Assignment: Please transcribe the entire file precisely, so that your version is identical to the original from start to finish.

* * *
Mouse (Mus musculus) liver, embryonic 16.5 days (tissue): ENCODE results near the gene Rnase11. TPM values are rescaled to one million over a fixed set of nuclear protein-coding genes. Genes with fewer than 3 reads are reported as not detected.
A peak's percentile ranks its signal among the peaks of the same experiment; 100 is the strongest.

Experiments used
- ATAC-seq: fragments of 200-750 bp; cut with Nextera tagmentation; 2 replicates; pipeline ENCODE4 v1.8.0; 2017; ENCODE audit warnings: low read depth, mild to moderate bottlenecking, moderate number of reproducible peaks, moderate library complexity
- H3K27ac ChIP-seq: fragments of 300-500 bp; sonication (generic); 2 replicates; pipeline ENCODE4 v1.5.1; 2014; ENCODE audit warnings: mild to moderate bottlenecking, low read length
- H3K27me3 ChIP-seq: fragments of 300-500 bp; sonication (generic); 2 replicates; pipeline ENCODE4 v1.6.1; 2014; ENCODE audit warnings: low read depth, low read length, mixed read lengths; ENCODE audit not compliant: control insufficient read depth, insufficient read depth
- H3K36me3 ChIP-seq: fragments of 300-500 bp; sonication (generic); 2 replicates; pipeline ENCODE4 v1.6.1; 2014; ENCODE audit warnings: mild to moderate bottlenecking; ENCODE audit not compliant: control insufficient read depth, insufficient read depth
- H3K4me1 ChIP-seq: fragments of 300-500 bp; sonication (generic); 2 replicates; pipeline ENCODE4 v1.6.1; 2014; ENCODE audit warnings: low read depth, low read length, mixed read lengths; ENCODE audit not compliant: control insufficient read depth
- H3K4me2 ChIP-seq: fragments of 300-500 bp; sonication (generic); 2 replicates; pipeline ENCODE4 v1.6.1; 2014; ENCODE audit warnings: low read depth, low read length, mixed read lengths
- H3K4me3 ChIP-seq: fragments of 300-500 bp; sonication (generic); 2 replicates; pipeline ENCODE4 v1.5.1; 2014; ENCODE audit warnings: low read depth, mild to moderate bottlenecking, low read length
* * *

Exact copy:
Mouse (Mus musculus) liver, embryonic 16.5 days (tissue): ENCODE results near the gene Rnase11. TPM values are rescaled to one million over a fixed set of nuclear protein-coding genes. Genes with fewer than 3 reads are reported as not detected.
A peak's percentile ranks its signal among the peaks of the same experiment; 100 is the strongest.

Experiments used
- ATAC-seq: fragments of 200-750 bp; cut with Nextera tagmentation; 2 replicates; pipeline ENCODE4 v1.8.0; 2017; ENCODE audit warnings: low read depth, mild to moderate bottlenecking, moderate number of reproducible peaks, moderate library complexity
- H3K27ac ChIP-seq: fragments of 300-500 bp; sonication (generic); 2 replicates; pipeline ENCODE4 v1.5.1; 2014; ENCODE audit warnings: mild to moderate bottlenecking, low read length
- H3K27me3 ChIP-seq: fragments of 300-500 bp; sonication (generic); 2 replicates; pipeline ENCODE4 v1.6.1; 2014; ENCODE audit warnings: low read depth, low read length, mixed read lengths; ENCODE audit not compliant: control insufficient read depth, insufficient read depth
- H3K36me3 ChIP-seq: fragments of 300-500 bp; sonication (generic); 2 replicates; pipeline ENCODE4 v1.6.1; 2014; ENCODE audit warnings: mild to moderate bottlenecking; ENCODE audit not compliant: control insufficient read depth, insufficient read depth
- H3K4me1 ChIP-seq: fragments of 300-500 bp; sonication (generic); 2 replicates; pipeline ENCODE4 v1.6.1; 2014; ENCODE audit warnings: low read depth, low read length, mixed read lengths; ENCODE audit not compliant: control insufficient read depth
- H3K4me2 ChIP-seq: fragments of 300-500 bp; sonication (generic); 2 replicates; pipeline ENCODE4 v1.6.1; 2014; ENCODE audit warnings: low read depth, low read length, mixed read lengths
- H3K4me3 ChIP-seq: fragments of 300-500 bp; sonication (generic); 2 replicates; pipeline ENCODE4 v1.5.1; 2014; ENCODE audit warnings: low read depth, mild to moderate bottlenecking, low read length